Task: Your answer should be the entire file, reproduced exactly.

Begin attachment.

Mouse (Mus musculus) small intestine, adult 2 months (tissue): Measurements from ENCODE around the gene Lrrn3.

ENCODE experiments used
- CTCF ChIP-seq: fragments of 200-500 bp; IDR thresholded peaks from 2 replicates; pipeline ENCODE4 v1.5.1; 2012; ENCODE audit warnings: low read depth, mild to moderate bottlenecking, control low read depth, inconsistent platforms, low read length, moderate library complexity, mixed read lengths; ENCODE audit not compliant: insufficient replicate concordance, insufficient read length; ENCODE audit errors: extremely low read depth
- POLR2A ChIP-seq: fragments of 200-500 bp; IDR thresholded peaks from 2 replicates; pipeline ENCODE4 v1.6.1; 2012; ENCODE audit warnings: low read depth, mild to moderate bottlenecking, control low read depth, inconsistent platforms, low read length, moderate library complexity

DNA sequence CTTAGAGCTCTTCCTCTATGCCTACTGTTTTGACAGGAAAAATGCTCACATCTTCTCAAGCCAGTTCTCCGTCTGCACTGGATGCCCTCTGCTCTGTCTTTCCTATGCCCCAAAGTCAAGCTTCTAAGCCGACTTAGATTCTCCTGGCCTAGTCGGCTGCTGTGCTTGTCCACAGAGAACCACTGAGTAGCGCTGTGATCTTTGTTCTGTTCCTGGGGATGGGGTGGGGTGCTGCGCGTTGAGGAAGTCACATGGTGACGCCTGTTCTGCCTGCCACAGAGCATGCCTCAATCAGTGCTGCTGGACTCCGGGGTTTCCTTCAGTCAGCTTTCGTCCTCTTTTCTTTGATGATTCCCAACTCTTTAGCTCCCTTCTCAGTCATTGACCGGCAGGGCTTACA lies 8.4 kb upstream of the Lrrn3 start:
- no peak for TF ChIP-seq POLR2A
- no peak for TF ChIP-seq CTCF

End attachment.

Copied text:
Mouse (Mus musculus) small intestine, adult 2 months (tissue): Measurements from ENCODE around the gene Lrrn3.

ENCODE experiments used
- CTCF ChIP-seq: fragments of 200-500 bp; IDR thresholded peaks from 2 replicates; pipeline ENCODE4 v1.5.1; 2012; ENCODE audit warnings: low read depth, mild to moderate bottlenecking, control low read depth, inconsistent platforms, low read length, moderate library complexity, mixed read lengths; ENCODE audit not compliant: insufficient replicate concordance, insufficient read length; ENCODE audit errors: extremely low read depth
- POLR2A ChIP-seq: fragments of 200-500 bp; IDR thresholded peaks from 2 replicates; pipeline ENCODE4 v1.6.1; 2012; ENCODE audit warnings: low read depth, mild to moderate bottlenecking, control low read depth, inconsistent platforms, low read length, moderate library complexity

DNA sequence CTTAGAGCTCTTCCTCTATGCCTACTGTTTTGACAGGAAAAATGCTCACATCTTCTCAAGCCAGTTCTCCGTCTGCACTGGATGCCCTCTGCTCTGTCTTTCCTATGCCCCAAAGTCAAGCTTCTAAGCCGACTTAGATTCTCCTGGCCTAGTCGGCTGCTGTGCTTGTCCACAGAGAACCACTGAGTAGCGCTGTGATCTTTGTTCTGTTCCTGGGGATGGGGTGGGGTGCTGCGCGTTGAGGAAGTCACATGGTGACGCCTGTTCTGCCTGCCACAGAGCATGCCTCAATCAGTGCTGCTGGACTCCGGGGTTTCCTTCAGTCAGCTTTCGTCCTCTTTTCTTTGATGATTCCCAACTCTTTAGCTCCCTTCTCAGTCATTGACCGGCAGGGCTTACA lies 8.4 kb upstream of the Lrrn3 start:
- no peak for TF ChIP-seq POLR2A
- no peak for TF ChIP-seq CTCF